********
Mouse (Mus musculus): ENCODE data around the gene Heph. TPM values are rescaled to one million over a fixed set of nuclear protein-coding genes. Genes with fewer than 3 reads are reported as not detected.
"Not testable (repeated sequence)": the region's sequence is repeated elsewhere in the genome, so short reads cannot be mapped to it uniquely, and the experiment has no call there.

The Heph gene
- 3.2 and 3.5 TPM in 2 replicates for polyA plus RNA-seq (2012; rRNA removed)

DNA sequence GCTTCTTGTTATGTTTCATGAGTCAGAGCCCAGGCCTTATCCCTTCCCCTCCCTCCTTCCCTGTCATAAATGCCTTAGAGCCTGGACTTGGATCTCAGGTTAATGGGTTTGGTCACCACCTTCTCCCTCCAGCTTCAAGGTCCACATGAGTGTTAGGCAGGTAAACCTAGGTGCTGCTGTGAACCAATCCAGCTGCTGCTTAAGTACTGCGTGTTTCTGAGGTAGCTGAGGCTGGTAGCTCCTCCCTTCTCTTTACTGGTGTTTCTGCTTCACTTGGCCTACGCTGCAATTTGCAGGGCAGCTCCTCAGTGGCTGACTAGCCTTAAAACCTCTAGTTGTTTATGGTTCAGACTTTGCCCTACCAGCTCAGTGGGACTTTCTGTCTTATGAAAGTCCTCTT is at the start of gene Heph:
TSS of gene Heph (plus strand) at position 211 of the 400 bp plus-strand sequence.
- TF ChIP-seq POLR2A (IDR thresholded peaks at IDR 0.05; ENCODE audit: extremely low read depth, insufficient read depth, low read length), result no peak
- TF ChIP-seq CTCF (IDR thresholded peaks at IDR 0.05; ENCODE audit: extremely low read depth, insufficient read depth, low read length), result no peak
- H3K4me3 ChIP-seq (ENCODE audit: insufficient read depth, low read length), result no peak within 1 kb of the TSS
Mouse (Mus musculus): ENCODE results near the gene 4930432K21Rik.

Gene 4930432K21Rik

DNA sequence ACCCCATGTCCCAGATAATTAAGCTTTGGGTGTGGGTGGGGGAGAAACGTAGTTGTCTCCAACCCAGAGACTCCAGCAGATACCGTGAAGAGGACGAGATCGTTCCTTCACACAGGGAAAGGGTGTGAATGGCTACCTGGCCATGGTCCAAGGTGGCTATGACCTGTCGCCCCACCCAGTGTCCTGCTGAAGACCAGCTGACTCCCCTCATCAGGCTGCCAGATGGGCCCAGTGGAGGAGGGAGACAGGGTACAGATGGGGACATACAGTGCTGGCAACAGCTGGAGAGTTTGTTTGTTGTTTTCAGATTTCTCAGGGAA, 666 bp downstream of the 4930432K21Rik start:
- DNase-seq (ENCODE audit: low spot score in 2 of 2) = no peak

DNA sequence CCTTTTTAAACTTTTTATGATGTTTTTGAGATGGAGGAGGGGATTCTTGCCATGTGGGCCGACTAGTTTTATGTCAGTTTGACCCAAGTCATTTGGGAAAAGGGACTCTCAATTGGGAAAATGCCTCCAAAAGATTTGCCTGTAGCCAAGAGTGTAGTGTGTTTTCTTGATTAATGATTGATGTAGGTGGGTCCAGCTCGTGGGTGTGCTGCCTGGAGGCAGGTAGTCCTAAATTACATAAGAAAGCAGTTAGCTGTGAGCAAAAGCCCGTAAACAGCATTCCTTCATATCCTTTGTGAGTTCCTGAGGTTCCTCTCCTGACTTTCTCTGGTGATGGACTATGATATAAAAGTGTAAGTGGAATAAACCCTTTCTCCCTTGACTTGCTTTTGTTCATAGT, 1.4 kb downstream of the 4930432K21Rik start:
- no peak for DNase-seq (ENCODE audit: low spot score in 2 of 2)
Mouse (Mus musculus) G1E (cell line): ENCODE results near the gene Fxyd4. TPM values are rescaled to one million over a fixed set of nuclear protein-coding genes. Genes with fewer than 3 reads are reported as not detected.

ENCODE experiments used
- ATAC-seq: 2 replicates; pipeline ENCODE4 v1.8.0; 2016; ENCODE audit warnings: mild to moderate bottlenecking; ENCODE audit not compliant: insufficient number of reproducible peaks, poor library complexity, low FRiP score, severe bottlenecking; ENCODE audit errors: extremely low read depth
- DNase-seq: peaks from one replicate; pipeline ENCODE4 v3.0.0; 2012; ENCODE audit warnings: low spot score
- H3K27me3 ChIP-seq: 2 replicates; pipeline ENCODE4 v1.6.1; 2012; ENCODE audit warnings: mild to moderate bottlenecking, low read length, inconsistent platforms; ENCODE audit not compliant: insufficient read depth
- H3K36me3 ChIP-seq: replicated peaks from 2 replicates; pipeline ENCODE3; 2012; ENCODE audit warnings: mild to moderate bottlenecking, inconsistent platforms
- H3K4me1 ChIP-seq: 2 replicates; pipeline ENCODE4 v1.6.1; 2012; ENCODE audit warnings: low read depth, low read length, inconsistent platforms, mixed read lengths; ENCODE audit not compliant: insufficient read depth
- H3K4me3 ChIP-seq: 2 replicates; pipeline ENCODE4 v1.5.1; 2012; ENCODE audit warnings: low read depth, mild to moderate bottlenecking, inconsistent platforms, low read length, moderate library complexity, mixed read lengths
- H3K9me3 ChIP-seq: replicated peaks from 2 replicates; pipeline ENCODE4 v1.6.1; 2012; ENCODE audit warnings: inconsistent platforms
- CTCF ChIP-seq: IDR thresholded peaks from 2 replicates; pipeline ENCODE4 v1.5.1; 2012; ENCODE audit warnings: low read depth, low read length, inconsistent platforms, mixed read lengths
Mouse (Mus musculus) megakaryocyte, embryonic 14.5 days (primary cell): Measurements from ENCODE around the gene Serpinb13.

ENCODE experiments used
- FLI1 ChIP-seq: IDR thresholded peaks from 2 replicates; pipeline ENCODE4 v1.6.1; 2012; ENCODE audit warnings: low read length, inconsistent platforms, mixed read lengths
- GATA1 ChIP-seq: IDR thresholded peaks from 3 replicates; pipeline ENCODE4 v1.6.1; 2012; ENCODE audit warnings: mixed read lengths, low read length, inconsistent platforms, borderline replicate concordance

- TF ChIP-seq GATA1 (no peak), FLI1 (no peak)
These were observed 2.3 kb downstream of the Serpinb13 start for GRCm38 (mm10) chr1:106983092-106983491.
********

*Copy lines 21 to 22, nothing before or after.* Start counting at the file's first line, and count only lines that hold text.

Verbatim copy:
- H3K36me3 ChIP-seq: replicated peaks from 2 replicates; pipeline ENCODE3; 2012; ENCODE audit warnings: mild to moderate bottlenecking, inconsistent platforms
- H3K4me1 ChIP-seq: 2 replicates; pipeline ENCODE4 v1.6.1; 2012; ENCODE audit warnings: low read depth, low read length, inconsistent platforms, mixed read lengths; ENCODE audit not compliant: insufficient read depth